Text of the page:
How to adapt your computer for living with arthritis

Over 9 million people in the UK suffer from arthritis. If you’re one of them, you’ll know that it causes pain and swelling in the joints, most commonly the hands, spine, knees and hips.

Pain in the hands can make it difficult to use a standard keyboard and mouse.

AbilityNet is an expert in assistive technology and can help inform you as to how to adapt your computer, or desk to make it more comfortable to work.

Read our top 5 tips for adapting your computer if you’re living with arthritis.

5 tips to adapt your computer for living with arthritis

1. Mouse-free computing for people living with arthritis

Some people living with arthritis may find it easier to ditch the mouse. It's slower at first, but you can counter this by using keyboard shortcuts. An internet navigator keyboard with pre-programmed buttons – for example, email, save, print – may reduce the number of keystrokes.

Download our factsheet Rheumatoid Arthritis and Computing for more tips on adapting your computer for living with Rheumatoid Arthritis.

2. Keyboard shortcuts for living with arthritis

an older lady's hands folded into her lapIt’s a common misconception that you can’t operate a computer without a mouse.

In fact, you can operate your computer entirely from using the keyboard, and it can often be quicker and more comfortable than using the mouse.

Keyboard shortcuts can be especially helpful for people experiencing joint pain from Osteoarthritis or Rheumatoid Arthritis in their thumbs, hands and wrists.

For instance, you can use keyboard shortcuts to open accessibility options in Windows 10.

  • Windows logo key + 'U' – Open 'Ease of Access Centre'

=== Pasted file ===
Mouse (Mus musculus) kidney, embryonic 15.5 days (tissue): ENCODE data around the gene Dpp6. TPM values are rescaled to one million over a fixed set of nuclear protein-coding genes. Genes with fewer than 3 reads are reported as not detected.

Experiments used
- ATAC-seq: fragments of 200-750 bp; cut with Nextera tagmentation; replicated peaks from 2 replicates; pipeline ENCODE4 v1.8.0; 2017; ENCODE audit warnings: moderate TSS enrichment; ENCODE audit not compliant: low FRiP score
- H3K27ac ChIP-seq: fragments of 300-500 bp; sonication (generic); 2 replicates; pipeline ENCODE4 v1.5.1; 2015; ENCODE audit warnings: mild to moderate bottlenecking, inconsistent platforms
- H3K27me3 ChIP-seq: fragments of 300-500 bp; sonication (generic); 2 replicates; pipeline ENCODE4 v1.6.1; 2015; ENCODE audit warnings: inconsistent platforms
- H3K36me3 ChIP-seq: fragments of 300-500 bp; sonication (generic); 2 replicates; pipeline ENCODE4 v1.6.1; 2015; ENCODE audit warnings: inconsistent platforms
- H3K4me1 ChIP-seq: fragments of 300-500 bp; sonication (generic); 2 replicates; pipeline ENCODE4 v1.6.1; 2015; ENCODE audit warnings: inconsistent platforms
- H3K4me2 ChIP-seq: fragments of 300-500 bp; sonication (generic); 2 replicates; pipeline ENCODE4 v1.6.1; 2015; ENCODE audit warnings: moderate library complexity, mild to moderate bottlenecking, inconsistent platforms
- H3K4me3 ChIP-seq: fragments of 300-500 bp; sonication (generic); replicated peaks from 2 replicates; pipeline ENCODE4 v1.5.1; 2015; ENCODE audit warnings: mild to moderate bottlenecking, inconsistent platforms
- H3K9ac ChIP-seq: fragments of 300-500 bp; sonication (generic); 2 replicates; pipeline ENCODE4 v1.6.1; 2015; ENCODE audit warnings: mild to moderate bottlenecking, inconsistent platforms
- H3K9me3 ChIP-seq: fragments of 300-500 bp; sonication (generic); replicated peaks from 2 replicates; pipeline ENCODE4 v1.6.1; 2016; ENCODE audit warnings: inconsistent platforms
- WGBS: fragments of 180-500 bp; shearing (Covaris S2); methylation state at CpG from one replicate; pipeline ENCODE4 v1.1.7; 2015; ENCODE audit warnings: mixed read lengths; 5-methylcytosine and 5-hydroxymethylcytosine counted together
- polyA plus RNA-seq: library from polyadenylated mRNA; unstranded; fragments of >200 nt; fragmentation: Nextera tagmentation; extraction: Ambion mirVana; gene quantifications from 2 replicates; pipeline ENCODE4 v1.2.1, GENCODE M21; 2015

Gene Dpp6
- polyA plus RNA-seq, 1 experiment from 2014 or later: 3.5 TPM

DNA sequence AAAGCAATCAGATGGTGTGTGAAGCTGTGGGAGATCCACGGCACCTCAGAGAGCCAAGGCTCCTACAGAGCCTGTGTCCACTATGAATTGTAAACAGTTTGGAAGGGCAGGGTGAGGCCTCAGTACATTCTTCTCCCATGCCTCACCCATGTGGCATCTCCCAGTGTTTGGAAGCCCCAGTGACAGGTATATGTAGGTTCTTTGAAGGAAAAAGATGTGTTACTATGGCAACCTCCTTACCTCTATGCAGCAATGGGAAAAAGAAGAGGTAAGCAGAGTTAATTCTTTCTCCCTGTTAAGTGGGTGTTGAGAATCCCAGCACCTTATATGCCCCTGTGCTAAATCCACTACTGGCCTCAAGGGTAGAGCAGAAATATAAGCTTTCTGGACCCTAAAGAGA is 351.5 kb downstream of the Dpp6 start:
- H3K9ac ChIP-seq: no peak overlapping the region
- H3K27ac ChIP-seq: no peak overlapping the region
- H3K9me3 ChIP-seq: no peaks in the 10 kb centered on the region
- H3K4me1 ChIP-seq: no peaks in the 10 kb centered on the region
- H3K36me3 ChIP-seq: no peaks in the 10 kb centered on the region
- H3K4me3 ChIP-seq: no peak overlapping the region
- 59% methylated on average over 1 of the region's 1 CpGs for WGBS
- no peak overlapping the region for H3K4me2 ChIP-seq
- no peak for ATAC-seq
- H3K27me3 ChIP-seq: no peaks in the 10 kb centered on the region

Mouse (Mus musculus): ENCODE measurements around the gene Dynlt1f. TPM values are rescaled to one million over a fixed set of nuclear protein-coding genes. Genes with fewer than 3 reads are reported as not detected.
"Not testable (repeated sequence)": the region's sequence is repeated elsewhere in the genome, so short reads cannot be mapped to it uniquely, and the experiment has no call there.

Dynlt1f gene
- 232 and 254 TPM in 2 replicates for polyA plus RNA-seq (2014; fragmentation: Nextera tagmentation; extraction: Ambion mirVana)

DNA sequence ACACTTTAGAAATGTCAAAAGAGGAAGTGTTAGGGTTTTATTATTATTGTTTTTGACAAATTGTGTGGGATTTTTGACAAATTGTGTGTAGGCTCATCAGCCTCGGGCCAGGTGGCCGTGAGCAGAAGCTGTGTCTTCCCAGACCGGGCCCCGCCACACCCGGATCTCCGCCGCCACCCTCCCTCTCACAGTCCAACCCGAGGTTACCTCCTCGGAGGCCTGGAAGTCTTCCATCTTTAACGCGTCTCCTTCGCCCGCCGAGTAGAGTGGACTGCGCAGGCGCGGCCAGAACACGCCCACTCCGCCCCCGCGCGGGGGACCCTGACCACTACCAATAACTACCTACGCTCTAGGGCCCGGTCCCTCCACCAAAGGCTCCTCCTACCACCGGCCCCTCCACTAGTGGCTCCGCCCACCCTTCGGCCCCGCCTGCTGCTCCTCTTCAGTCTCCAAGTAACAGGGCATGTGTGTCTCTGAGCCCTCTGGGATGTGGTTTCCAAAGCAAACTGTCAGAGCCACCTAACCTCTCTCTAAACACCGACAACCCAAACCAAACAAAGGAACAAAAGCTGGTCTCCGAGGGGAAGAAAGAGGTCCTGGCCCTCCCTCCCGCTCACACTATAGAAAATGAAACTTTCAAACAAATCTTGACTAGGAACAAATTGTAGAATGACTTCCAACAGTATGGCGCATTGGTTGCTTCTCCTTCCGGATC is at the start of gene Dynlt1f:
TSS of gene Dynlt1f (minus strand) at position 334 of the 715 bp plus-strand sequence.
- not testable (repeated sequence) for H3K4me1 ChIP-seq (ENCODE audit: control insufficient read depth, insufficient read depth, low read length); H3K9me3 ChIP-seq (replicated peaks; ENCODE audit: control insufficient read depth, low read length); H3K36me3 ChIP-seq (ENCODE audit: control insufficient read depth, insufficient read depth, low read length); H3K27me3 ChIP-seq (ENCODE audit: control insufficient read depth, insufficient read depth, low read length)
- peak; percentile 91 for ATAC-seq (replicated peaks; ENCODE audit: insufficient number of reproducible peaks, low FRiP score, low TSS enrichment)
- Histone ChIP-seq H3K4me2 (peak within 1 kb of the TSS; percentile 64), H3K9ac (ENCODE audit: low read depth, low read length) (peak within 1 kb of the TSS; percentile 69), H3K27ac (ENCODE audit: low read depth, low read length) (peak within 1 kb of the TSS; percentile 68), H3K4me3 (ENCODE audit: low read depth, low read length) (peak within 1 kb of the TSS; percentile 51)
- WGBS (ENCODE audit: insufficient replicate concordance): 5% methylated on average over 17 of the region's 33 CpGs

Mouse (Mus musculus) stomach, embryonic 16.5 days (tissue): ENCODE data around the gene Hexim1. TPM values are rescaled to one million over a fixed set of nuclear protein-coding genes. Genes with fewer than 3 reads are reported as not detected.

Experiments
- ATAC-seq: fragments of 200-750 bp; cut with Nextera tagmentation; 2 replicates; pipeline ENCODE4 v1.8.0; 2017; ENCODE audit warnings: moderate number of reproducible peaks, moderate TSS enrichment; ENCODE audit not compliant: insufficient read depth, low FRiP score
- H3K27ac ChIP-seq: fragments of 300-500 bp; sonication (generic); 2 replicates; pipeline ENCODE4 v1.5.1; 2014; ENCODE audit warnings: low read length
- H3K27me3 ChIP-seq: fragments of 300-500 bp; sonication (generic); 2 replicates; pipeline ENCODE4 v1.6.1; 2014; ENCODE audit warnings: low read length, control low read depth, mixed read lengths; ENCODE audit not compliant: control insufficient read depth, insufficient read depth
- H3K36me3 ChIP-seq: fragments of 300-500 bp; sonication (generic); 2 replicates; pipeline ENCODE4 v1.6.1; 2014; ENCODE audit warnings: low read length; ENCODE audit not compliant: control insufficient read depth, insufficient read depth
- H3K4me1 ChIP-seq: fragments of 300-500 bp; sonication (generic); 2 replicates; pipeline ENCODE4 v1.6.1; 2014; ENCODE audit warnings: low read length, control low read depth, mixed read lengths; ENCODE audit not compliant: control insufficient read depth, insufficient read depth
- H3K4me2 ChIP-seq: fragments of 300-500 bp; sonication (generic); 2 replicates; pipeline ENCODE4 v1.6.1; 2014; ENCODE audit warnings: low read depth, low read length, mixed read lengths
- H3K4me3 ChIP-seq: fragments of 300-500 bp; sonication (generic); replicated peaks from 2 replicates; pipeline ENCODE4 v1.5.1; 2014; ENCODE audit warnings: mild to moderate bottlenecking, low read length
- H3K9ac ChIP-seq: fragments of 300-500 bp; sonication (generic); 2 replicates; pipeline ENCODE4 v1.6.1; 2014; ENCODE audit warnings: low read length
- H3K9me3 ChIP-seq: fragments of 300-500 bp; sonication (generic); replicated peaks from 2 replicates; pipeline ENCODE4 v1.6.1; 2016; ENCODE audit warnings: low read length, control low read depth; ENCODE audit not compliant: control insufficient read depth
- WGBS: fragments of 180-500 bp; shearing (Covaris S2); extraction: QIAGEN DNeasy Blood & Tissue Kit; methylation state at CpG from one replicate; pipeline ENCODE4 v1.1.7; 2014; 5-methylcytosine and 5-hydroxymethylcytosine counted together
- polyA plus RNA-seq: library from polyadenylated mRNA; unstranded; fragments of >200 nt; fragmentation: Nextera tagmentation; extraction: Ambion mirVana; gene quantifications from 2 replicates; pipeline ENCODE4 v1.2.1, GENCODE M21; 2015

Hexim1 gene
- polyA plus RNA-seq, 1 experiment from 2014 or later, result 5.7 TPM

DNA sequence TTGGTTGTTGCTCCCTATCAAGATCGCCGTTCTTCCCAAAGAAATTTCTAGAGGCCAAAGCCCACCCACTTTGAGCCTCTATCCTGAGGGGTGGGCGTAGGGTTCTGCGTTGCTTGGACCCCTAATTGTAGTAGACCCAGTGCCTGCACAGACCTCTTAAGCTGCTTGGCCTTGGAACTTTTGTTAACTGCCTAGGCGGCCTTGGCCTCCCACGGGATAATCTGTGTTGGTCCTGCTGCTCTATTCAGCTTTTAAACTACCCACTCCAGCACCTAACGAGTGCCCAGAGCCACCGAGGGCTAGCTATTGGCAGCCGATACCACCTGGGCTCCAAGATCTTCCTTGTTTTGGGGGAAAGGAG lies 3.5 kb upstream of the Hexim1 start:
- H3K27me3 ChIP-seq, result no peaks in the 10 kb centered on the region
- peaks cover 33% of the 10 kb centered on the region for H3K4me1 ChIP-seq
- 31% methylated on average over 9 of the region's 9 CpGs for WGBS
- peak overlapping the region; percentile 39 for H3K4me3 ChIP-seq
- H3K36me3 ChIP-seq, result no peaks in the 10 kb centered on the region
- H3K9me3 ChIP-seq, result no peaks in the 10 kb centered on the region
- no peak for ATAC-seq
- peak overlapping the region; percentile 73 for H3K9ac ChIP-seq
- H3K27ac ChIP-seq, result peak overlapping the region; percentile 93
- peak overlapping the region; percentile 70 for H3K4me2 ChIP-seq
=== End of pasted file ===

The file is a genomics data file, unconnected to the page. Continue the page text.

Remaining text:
• Windows logo key + plus (+) or minus (-) – Zoom in or out using Magnifer
  • Windows logo key + Esc – Exit Magnifier
  • Windows logo key + Enter – Open Narrator

Visit My Computer My Way for more keyboard shortcut tips.

You’ll find keyboard shortcut tips for a variety of devices and operating systems including for Apple OS X, ChromeOS Chromebook, MacOS, MacOS Mojave, and Windows.

My Computer My Way is a free online tool to help you make your computer easier to use.

3. Mouse alternatives for people living with arthritis

Some people living with arthritis may experience sore wrists from using a mouse. For some, a wrist rest can significantly reduce wrist pain.

This is a simple solution that is attached to the mouse pad.

The handshoe mouse is often recommended to support the hand, wrist and thumb preventing gripping and pinching, the arm is supported at a relaxed 25-30 degree angle. The Corsair range of gaming mice (see Corsair M65) also provide a thumb rest if the pain is concentrated in the base of the thumb and less so elsewhere. These are comparatively low cost but are mainstream mice rather than specialist ergonomic mice.

You’ll also find tips for adjusting mouse settings in My Computer My Way.

4. Voice control for people living with arthritis

A picture of Amazon Echo voice speakerHome voice-controlled computing has entered the mainstream, thanks to smart speakers such as Alexa and Google. Using your voice is a great way to give your hands a rest.

You can dictate using your voice in Windows 10, and use Cortana, the digital assistant built-in to Windows 10, to surf the internet, send messages and open apps.

Siri is the digital assistant built into macOS and also lets you use your voice to set reminders, send emails and more. You’ll find Siri in macOS Mojave and can use the built-in text to speech dictation in macOS 10 Sierra.

Speech recognition on Chromebooks enables you to use 'speech-to-text' dictation in programs where you would typically type, such as Google Docs and Gmail.

Specialist voice dictation software is also available, including Dragon Professional and Dragon Naturally Speaking.

Download our factsheet for an overview of how to use voice recognition.

5. Personalised computing support for people living with arthritis

Everyone’s experience of living with arthritis is different, and so you may need 1-2-1 support. AbilityNet has a network of volunteers who offer free computer and technology support. Our volunteers are disclosure checked and can visit you at home or can help you by phone or over the internet.  You can request a home visit by: